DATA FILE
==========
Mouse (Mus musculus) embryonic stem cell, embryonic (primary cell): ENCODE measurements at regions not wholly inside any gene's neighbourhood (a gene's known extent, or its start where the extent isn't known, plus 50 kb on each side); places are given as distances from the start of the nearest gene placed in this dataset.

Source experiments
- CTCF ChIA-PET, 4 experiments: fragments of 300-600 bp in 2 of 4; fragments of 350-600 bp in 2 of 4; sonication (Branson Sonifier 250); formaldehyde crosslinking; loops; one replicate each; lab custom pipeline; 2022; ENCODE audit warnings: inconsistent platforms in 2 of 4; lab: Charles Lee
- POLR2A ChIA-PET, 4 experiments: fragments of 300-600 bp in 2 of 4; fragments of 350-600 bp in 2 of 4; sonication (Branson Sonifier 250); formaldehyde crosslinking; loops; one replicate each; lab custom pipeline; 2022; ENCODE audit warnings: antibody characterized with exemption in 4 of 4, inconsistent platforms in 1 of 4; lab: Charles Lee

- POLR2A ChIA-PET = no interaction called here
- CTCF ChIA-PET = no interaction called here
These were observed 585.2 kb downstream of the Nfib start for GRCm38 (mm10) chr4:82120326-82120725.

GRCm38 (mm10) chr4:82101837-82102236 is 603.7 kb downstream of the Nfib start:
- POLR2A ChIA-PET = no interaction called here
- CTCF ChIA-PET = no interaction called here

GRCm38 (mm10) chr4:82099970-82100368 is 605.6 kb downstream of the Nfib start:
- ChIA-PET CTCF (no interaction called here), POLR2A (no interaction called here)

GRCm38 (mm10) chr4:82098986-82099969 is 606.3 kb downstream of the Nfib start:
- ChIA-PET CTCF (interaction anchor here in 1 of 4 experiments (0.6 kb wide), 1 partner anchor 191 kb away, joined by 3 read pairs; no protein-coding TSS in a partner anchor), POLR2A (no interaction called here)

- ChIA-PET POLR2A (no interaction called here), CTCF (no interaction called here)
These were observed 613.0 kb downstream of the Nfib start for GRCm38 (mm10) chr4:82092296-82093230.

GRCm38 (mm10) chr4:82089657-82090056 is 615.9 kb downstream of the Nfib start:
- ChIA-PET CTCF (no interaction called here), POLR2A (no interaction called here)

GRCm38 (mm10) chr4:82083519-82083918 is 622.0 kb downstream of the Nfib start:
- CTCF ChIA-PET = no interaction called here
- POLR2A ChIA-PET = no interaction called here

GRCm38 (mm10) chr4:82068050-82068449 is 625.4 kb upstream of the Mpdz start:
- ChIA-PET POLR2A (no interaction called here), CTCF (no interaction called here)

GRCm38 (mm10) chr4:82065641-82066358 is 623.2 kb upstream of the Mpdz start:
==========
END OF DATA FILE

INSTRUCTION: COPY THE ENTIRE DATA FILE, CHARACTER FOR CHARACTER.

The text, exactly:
Mouse (Mus musculus) embryonic stem cell, embryonic (primary cell): ENCODE measurements at regions not wholly inside any gene's neighbourhood (a gene's known extent, or its start where the extent isn't known, plus 50 kb on each side); places are given as distances from the start of the nearest gene placed in this dataset.

Source experiments
- CTCF ChIA-PET, 4 experiments: fragments of 300-600 bp in 2 of 4; fragments of 350-600 bp in 2 of 4; sonication (Branson Sonifier 250); formaldehyde crosslinking; loops; one replicate each; lab custom pipeline; 2022; ENCODE audit warnings: inconsistent platforms in 2 of 4; lab: Charles Lee
- POLR2A ChIA-PET, 4 experiments: fragments of 300-600 bp in 2 of 4; fragments of 350-600 bp in 2 of 4; sonication (Branson Sonifier 250); formaldehyde crosslinking; loops; one replicate each; lab custom pipeline; 2022; ENCODE audit warnings: antibody characterized with exemption in 4 of 4, inconsistent platforms in 1 of 4; lab: Charles Lee

- POLR2A ChIA-PET = no interaction called here
- CTCF ChIA-PET = no interaction called here
These were observed 585.2 kb downstream of the Nfib start for GRCm38 (mm10) chr4:82120326-82120725.

GRCm38 (mm10) chr4:82101837-82102236 is 603.7 kb downstream of the Nfib start:
- POLR2A ChIA-PET = no interaction called here
- CTCF ChIA-PET = no interaction called here

GRCm38 (mm10) chr4:82099970-82100368 is 605.6 kb downstream of the Nfib start:
- ChIA-PET CTCF (no interaction called here), POLR2A (no interaction called here)

GRCm38 (mm10) chr4:82098986-82099969 is 606.3 kb downstream of the Nfib start:
- ChIA-PET CTCF (interaction anchor here in 1 of 4 experiments (0.6 kb wide), 1 partner anchor 191 kb away, joined by 3 read pairs; no protein-coding TSS in a partner anchor), POLR2A (no interaction called here)

- ChIA-PET POLR2A (no interaction called here), CTCF (no interaction called here)
These were observed 613.0 kb downstream of the Nfib start for GRCm38 (mm10) chr4:82092296-82093230.

GRCm38 (mm10) chr4:82089657-82090056 is 615.9 kb downstream of the Nfib start:
- ChIA-PET CTCF (no interaction called here), POLR2A (no interaction called here)

GRCm38 (mm10) chr4:82083519-82083918 is 622.0 kb downstream of the Nfib start:
- CTCF ChIA-PET = no interaction called here
- POLR2A ChIA-PET = no interaction called here

GRCm38 (mm10) chr4:82068050-82068449 is 625.4 kb upstream of the Mpdz start:
- ChIA-PET POLR2A (no interaction called here), CTCF (no interaction called here)

GRCm38 (mm10) chr4:82065641-82066358 is 623.2 kb upstream of the Mpdz start: